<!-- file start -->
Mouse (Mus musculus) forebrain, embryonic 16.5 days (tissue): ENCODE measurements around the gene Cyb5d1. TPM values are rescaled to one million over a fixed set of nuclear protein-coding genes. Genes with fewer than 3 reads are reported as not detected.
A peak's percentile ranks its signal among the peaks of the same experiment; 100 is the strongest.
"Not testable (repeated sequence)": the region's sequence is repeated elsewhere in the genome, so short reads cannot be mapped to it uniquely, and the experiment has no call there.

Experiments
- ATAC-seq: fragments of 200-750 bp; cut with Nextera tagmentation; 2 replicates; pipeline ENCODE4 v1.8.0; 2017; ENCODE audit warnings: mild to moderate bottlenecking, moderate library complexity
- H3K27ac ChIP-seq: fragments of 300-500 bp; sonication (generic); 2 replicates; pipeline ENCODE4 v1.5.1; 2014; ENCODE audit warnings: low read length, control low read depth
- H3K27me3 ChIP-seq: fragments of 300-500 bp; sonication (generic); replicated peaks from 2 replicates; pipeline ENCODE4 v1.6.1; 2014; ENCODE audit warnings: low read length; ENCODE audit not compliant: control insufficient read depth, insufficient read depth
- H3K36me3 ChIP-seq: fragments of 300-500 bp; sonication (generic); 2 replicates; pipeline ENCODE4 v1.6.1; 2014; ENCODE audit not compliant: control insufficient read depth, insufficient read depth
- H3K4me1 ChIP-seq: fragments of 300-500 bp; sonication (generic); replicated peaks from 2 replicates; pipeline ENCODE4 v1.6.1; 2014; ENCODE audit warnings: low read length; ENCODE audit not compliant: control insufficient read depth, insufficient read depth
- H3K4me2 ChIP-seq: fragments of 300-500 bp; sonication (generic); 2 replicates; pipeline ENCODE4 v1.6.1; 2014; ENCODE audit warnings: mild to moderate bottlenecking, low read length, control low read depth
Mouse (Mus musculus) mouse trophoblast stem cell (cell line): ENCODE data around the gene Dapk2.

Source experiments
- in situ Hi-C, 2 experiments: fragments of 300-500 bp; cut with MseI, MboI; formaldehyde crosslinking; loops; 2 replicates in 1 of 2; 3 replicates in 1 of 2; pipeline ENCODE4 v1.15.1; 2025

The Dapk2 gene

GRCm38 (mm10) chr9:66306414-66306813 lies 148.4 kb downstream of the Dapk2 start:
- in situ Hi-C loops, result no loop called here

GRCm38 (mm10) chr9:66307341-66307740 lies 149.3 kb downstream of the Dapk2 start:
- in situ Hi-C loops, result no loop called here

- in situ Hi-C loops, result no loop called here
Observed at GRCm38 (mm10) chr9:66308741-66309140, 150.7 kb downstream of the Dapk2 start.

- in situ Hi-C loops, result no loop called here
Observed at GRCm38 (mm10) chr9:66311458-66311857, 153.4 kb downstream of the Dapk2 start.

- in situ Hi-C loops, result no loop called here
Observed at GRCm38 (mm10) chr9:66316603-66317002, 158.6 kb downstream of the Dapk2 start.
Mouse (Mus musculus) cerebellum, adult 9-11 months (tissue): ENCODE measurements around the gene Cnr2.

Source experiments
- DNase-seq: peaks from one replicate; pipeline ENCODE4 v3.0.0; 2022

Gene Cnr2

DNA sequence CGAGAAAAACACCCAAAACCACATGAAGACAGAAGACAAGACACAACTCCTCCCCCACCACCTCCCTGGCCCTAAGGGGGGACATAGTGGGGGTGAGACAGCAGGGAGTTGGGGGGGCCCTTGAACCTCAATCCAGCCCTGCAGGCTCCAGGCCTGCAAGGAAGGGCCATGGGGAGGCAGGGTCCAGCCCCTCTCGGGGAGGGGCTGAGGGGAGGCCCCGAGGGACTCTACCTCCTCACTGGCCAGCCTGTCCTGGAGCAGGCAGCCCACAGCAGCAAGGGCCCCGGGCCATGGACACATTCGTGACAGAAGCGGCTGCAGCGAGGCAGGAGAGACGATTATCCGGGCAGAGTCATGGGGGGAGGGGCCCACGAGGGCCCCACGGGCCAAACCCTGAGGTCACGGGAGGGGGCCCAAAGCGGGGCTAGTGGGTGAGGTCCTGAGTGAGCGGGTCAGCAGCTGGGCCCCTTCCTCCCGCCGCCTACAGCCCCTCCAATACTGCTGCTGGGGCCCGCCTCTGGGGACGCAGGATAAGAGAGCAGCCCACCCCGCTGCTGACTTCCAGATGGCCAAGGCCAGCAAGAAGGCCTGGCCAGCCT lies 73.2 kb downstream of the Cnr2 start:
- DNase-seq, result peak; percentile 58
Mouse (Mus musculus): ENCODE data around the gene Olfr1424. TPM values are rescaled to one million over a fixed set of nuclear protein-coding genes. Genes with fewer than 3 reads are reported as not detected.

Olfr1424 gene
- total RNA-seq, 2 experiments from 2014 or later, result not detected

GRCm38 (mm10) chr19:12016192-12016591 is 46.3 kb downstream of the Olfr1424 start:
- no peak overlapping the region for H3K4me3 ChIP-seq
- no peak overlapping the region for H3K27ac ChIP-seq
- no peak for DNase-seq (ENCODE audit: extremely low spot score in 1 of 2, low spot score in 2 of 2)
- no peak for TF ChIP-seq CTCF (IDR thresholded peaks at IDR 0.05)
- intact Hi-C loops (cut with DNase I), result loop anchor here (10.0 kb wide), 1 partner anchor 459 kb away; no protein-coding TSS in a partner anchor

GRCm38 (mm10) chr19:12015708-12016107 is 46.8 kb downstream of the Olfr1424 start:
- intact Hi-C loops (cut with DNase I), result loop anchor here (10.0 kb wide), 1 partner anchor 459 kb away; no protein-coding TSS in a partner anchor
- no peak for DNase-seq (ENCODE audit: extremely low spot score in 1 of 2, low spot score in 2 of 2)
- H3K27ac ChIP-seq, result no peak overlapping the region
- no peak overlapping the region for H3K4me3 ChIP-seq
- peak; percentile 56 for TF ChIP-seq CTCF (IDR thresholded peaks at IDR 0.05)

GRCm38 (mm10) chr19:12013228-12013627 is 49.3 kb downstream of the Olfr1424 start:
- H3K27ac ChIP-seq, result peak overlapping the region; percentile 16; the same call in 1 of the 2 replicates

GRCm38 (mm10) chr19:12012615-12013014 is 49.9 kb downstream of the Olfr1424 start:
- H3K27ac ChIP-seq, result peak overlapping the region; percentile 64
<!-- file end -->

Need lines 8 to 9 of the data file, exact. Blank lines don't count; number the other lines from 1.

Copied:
- H3K36me3 ChIP-seq: fragments of 300-500 bp; sonication (generic); 2 replicates; pipeline ENCODE4 v1.6.1; 2014; ENCODE audit not compliant: control insufficient read depth, insufficient read depth
- H3K4me1 ChIP-seq: fragments of 300-500 bp; sonication (generic); replicated peaks from 2 replicates; pipeline ENCODE4 v1.6.1; 2014; ENCODE audit warnings: low read length; ENCODE audit not compliant: control insufficient read depth, insufficient read depth